UK - Tesco has revealed its pension deficit increased to £1.1bn (€1.2bn) by the end of February 2009, so the firm has pledged £500m of property to the scheme as contingent assets in a bid to improve its financial security.

Figures published in the retailer's preliminary results for 2008/09 showed the last triennial valuation for 31 March 2008 highlighted a "small deficit" of £275m, leading to an increase in both member and company contributions of an average of 0.7% of salary.

However, an updated valuation to the end of February 2009, using the IAS19 methodology of calculating liabilities and assets against the yield from high-quality corporate bonds, confirmed the pension deficit had increased to £1.1bn on a post-tax basis, up from £600m in February 2007.

Figures from the preliminary results also showed the deficit in the DB scheme, on a pre-tax basis, had increased from £838m to £1.49bn between February 2008 and 2009, although the report noted the mortality assumptions for the scheme had been strengthened to incorporate medium cohort improvements with a minimum improvement of 1% per year.
Tesco said the deficit increase "has been driven mainly by falls in capital markets and other asset classes, although the deficit is similar to the level reported at our interim results".

In addition to higher contribution rates, the company confirmed it has also granted the trustees of the defined benefit (DB) scheme £500m of contingent assets, in the form of property, "to further improve the security of the scheme for members".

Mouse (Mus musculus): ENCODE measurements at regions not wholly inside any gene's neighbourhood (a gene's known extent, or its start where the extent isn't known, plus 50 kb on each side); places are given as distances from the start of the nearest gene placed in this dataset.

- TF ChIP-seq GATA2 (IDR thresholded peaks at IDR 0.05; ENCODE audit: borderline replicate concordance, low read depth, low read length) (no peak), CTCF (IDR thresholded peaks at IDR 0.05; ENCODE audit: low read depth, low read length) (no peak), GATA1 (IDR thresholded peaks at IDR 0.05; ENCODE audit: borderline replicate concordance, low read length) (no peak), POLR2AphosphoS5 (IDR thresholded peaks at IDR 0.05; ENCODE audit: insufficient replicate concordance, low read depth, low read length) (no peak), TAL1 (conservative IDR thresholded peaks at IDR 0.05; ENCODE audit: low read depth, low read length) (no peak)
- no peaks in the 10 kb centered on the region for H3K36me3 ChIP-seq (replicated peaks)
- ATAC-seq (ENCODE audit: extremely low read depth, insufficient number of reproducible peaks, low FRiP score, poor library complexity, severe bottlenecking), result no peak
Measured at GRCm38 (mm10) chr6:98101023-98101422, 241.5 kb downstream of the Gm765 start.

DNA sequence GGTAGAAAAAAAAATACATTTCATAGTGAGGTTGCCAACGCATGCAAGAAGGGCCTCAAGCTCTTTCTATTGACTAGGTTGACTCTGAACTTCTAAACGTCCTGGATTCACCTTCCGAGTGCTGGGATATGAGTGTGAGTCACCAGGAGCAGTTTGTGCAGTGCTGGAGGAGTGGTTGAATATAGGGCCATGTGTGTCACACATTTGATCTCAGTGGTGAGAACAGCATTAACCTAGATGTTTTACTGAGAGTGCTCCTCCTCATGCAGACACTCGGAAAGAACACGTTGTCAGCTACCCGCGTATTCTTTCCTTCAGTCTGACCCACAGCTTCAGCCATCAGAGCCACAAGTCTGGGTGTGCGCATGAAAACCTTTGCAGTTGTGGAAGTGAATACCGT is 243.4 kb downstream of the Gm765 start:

Tesco added the DB scheme is "an important part of our competitive benefits package, which helps Tesco recruit and retain the best people".
Elsewhere, Lockheed Martin, the defence systems manufacturer, admitted it had to make a pension adjustment of $114m (€86m), following falls in asset values and investment income which had reduced net earnings for the company by $74m, or $0.19 a share.

First quarter figures from the company showed net earnings were $666m compared to $730m in 2007, when the pension adjustment generated an income of $32m leading to a $21m increase in net earnings.

Lockheed Martin revealed the negative pension adjustment was a result of the "negative actual return on plan assets in 2008 and a lower discount rate at 31 December 2008" as it switched to a discount rate of 6.125% from 7.5% following "significant declines in interest rates" in the last weeks of December.

In the 2008 fourth quarter results published in January, Lockheed Martin suggested the increase in projected FAS pension expense also related to the fact that actual returns on plan assets were expected to be -28% rather than -25%, while $109m had been allocated to pre-fund its DB pension plan trust.

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